South Korea-North Korea: On the morning of 20 February, 82 South Koreans set off by bus for North Korea's Mount Kumgang resort in Kangwon Province in eastern North Korea to meet family members from the North last seen more than 60 years ago. Around 180 North Koreans attended the reunion, reports said.
The reunions will continue through 25 February.
Comment: The last reunions occurred in 2010. Several points are worth noting. North Korea has kept to its promise to permit the start of the reunions. Allied annual military exercises will commence on 24 February. Monday is the next potential flash point.
Second, the North's documentation of its population is such that it is able to match separated families in the North with those from the South. This is impressive because the South Korean government selects the families to be reunited by lottery and conveys the information to the North.
Third, all the facilities at Mount Kumgang were built by South Korea and all the costs are paid by South Korea. What has not been reported is how much South Korea paid the North to ensure the reunions. Readers may be certain the South offered the North a financial deal it could not refuse.
Ukraine: Update. Two developments emerged from news reports. The security situation worsened in Kiev as violent protests escalated, including demonstrators reportedly kidnapping policemen; the killing of up to 70 people and allegations that violent unrest has occurred in 16 cities. Both sides escalated the street confrontations, but the sequence of events suggests the protestors started first.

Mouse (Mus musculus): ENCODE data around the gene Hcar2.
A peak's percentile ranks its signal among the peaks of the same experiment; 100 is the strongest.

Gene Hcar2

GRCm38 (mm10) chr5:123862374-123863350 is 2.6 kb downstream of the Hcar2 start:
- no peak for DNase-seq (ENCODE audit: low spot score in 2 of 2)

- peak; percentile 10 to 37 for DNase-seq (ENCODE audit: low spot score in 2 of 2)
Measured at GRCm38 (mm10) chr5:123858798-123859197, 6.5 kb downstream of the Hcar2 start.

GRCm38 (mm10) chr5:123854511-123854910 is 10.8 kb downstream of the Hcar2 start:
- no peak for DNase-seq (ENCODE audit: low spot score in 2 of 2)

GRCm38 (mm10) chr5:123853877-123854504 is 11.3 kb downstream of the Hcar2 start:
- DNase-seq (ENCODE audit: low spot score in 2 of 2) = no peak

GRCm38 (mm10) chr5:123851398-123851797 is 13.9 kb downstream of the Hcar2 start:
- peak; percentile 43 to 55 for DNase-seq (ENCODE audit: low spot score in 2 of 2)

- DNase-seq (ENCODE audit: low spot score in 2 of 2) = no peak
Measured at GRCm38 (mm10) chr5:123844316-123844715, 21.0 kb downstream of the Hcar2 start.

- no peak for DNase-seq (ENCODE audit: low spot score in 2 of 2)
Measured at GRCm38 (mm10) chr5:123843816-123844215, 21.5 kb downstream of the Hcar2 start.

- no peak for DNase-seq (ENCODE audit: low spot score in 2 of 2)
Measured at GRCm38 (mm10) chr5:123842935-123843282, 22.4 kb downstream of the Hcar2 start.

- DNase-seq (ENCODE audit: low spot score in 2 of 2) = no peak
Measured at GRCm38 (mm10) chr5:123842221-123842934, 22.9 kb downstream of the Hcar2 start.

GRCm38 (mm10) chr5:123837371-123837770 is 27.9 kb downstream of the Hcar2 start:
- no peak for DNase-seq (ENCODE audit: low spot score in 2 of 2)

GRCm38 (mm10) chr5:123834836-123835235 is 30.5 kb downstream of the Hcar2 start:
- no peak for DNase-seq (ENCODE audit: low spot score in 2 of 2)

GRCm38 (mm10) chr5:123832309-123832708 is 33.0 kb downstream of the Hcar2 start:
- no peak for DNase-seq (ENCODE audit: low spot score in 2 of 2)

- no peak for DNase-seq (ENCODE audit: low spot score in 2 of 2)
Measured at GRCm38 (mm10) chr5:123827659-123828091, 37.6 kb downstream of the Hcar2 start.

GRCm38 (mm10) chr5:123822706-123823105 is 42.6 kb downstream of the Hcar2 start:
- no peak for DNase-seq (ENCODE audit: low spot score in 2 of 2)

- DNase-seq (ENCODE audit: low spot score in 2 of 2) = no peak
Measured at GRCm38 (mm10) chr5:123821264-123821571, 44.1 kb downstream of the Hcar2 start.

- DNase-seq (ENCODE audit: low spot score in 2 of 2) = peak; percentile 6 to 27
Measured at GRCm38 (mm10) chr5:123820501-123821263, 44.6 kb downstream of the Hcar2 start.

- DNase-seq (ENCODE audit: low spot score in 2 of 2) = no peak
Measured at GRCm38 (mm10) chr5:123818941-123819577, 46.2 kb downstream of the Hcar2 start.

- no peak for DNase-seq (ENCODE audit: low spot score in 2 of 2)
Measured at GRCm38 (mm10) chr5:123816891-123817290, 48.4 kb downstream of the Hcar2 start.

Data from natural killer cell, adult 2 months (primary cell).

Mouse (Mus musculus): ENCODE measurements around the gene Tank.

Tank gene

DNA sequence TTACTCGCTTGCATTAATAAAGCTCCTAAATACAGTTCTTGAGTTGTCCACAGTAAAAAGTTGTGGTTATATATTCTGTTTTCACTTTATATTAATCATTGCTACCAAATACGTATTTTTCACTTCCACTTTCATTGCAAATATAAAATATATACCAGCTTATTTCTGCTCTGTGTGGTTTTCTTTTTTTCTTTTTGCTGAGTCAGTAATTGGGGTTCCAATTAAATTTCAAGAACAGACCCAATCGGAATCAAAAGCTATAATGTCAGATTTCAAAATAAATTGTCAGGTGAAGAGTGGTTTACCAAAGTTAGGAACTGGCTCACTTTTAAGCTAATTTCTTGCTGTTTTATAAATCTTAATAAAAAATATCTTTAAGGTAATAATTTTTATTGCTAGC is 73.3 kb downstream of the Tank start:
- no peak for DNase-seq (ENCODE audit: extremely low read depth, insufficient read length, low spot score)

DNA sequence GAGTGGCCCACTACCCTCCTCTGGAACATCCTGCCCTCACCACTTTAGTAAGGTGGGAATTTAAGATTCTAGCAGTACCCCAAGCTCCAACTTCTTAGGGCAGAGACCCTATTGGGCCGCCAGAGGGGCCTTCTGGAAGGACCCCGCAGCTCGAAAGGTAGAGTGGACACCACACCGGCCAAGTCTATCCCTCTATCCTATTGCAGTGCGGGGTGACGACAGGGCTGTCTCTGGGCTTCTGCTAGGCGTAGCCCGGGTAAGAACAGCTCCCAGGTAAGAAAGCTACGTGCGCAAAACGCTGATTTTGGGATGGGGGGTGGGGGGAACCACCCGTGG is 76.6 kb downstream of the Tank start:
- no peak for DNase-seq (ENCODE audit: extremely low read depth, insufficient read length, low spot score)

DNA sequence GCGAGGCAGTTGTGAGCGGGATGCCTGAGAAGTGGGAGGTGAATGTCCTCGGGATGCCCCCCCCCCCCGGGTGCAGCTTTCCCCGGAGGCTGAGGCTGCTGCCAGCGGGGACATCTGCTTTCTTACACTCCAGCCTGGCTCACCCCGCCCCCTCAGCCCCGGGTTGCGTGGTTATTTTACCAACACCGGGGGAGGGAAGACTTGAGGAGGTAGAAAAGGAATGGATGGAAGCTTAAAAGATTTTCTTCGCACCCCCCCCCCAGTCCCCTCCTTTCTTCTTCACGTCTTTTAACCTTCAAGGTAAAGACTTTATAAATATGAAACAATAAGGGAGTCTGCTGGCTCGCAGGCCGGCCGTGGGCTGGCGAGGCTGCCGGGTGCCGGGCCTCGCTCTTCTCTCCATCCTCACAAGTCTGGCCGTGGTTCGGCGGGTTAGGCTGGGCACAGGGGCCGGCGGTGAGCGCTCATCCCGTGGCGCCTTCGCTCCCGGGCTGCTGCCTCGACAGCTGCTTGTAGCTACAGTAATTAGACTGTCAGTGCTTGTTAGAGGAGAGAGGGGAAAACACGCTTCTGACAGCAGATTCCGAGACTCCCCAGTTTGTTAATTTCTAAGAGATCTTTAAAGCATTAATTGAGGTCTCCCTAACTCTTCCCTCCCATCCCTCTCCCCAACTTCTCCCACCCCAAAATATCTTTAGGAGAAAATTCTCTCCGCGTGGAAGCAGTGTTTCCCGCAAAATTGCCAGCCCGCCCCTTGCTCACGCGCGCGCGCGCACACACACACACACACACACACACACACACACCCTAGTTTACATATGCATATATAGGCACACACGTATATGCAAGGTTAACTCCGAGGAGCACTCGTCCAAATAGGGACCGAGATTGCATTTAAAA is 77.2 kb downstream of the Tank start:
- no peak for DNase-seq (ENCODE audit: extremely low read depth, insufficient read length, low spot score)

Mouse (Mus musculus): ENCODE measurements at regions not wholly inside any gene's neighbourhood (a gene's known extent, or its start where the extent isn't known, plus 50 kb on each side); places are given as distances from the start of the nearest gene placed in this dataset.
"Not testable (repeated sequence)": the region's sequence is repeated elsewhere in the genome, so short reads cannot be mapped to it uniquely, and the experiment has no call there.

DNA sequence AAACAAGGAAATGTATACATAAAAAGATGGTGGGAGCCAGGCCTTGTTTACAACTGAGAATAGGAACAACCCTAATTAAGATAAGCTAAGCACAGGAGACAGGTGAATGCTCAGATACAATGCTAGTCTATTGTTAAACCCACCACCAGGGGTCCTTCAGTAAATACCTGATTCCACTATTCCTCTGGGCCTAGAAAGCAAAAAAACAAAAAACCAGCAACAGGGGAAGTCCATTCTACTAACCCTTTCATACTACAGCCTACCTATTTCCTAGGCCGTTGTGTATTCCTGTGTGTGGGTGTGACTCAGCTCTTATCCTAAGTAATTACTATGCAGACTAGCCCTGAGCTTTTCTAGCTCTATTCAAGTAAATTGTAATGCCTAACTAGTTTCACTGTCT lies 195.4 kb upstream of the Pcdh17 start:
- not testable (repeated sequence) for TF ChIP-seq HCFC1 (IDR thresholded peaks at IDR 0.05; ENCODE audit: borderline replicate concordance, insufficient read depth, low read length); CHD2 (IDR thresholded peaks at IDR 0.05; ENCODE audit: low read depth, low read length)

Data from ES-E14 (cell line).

Euronews reported all incidents of new unrest have been in cities west of the Dniepr. The east, it reported, remains calm.
The less-well reported development was the movement of army paratroops and/or special forces by train to Kiev. Some of these moves were reportedly blocked for a time.
Comment: The electoral map from the February 2010 presidential election helps put the protests in perspective. The oblasts west of the Dniepr River, except Carpathia, voted for Yulia Tymoshenko. The River divides Kiev in half. Most districts in Kiev voted for Tymoshenko. However, all the oblasts east of the Dniepr, including those in Crimea, voted overwhelmingly for Yanukovych.
When the votes were counted, Yanukovych won clearly, which means the pro-Russian Ukrainians turned out to vote in larger numbers than the pro-Western Ukrainians. The election was close, but the point is that it showed the profound polarization or bifurcation of Ukraine.
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